Repassivation of Pits in Aluminum Thin Films

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The effect of metal film thickness on repassivation of pits in sputter-deposited Al thin films was investigated in chloride solutions. The repassivation potential and the critical current density, which is the pit current density below which pits stop growing, were determined for pits in Al thin films ranging from 100 Ǻ to 43 μm in thickness. The repassivation potential first decreased as thickness increased from 100 to 4350 Ǻ, and then increased as the film thickness increased further. This behavior was found to be a consequence of the pit current-density/potential relationship. The critical current density, a more informative parameter, decreased for increasing metal film thickness, even when the repassivation potential increased. The critical current density is the minimum current density needed to maintain the critical pit environment and prevent repassivation. The repassivation potential for a given metal film thickness is the potential at which the pit current density drops below the critical value. Mass-transport and ohmic resistance both increase as the metal film thickness increases, but the former enhances pit stability and the latter destabilizes pitting in this system. Pit repassivation, and thus stability, are strongly influenced by mass-transport considerations for pits in very thin pits, even though dissolution at low potentials is not under pure mass-transport control. Ohmic effects become increasingly important as the film thickness increases.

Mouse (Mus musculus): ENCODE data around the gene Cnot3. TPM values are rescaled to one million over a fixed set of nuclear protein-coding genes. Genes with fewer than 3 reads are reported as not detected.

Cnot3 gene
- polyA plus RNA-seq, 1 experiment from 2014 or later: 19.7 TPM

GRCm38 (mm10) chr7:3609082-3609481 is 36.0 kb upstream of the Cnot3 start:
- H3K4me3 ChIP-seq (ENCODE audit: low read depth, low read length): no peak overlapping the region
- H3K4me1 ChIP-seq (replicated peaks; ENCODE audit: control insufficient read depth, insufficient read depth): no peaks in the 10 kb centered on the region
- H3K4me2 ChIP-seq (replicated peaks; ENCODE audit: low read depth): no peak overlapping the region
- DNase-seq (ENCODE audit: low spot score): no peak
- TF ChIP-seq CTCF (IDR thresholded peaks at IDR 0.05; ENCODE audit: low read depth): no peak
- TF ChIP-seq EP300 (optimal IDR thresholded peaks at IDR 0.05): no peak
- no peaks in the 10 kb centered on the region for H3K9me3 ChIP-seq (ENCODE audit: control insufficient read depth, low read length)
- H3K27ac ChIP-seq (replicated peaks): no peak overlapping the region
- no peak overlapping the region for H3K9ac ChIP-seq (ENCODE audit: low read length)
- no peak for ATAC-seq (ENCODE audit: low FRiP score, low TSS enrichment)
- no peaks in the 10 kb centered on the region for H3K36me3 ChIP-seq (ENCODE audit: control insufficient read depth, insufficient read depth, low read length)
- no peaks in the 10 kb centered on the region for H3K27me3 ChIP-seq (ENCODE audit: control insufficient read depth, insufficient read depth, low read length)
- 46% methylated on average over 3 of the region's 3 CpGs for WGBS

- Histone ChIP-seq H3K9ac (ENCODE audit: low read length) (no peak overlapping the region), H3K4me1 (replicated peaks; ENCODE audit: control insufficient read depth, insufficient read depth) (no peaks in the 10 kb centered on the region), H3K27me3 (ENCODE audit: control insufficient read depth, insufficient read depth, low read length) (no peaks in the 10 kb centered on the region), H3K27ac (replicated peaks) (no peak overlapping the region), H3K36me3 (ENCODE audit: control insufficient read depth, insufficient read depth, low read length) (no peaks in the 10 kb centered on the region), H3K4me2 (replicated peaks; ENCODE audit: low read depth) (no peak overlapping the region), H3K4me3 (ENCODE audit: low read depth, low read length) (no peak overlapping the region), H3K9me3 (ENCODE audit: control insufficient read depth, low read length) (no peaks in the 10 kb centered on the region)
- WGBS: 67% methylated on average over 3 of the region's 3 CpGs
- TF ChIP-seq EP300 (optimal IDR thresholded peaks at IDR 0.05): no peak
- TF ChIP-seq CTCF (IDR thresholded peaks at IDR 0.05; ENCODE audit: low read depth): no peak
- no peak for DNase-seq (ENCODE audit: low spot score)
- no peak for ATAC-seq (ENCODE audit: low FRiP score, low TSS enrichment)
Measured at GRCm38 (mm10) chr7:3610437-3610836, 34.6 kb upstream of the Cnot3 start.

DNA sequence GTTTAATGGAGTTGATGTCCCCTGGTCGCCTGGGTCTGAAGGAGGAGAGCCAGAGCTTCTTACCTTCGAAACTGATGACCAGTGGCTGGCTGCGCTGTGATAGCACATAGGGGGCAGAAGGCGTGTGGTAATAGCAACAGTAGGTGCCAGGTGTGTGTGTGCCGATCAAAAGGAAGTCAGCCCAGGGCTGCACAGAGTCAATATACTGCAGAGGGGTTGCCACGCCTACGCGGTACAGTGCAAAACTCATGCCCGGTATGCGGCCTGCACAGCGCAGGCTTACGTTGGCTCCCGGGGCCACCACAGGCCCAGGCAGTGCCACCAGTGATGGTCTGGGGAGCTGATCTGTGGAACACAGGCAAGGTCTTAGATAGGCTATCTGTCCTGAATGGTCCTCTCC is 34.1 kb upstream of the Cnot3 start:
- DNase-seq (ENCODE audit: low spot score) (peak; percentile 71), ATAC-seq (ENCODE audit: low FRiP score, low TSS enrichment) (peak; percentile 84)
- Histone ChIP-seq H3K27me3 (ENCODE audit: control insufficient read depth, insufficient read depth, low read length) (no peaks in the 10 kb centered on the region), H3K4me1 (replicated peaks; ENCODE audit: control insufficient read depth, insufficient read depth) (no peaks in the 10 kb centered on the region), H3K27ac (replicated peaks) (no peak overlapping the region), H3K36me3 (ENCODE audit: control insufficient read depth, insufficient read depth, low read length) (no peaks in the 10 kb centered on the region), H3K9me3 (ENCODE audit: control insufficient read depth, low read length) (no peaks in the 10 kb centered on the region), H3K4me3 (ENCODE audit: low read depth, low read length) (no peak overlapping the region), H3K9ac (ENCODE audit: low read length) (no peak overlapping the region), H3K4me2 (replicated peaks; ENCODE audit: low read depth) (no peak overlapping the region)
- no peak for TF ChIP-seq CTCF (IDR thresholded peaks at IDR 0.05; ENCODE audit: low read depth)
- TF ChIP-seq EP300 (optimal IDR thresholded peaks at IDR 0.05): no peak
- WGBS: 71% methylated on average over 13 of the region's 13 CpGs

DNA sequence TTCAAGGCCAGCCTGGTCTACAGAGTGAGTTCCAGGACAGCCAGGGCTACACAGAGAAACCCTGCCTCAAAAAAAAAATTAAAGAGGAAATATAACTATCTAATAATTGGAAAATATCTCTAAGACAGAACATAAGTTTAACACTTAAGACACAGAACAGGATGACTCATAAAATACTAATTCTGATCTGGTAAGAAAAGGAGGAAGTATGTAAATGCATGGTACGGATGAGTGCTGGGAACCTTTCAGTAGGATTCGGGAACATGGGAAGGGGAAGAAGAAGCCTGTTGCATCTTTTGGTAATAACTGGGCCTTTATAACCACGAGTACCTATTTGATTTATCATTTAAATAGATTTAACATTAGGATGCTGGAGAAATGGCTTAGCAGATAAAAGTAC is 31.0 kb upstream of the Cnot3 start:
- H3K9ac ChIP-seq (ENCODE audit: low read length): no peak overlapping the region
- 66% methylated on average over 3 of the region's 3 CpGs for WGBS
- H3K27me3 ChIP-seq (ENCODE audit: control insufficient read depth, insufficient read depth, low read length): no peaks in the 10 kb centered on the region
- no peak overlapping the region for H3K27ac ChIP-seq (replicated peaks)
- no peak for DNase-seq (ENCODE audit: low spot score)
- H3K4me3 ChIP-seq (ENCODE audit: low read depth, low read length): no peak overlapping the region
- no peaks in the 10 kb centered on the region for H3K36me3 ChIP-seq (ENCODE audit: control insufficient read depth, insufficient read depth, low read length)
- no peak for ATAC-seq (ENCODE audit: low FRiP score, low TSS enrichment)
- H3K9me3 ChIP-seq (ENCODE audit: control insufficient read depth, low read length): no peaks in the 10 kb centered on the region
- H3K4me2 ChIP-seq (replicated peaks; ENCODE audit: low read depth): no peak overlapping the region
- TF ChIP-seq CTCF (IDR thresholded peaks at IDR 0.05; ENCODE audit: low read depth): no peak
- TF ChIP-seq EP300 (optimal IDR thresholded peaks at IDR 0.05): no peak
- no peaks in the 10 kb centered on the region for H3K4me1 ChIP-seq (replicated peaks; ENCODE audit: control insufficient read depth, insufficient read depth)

repassivation, Al thin films, chloride solutions


Frankel, G. S.; Scully, J. R.; Jahnes, C. V. "Repassivation of Pits in Aluminum Thin Films," Journal of the Electrochemical Society, v. 143, no. 6, 1996, pp. 1834-1840.